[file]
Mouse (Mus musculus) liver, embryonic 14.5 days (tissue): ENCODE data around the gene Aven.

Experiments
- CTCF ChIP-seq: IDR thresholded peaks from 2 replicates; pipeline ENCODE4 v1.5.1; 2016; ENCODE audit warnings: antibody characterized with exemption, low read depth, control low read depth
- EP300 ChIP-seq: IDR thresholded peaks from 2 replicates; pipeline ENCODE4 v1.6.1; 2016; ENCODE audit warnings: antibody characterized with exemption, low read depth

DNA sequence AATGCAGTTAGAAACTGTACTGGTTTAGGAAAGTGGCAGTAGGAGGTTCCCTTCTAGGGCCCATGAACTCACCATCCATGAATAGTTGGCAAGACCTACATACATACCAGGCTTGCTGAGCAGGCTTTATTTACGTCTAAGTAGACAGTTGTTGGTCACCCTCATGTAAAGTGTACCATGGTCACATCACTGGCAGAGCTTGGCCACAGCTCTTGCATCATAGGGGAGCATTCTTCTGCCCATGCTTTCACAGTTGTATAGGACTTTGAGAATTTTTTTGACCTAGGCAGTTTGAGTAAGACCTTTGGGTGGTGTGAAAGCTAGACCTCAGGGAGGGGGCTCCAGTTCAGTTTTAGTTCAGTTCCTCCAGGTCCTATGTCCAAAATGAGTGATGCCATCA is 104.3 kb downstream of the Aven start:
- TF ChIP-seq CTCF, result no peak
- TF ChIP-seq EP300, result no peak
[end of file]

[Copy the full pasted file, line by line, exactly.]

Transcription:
Mouse (Mus musculus) liver, embryonic 14.5 days (tissue): ENCODE data around the gene Aven.

Experiments
- CTCF ChIP-seq: IDR thresholded peaks from 2 replicates; pipeline ENCODE4 v1.5.1; 2016; ENCODE audit warnings: antibody characterized with exemption, low read depth, control low read depth
- EP300 ChIP-seq: IDR thresholded peaks from 2 replicates; pipeline ENCODE4 v1.6.1; 2016; ENCODE audit warnings: antibody characterized with exemption, low read depth

DNA sequence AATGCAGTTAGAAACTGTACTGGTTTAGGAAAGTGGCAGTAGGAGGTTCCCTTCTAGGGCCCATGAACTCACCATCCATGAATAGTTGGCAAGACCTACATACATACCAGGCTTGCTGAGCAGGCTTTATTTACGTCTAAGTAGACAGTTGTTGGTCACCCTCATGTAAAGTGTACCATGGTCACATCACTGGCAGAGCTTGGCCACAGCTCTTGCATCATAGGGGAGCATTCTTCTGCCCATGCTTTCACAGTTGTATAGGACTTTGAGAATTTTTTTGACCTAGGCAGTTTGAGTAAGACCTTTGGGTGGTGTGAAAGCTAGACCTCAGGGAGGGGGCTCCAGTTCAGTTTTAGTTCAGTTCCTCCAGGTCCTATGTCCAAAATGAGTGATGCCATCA is 104.3 kb downstream of the Aven start:
- TF ChIP-seq CTCF, result no peak
- TF ChIP-seq EP300, result no peak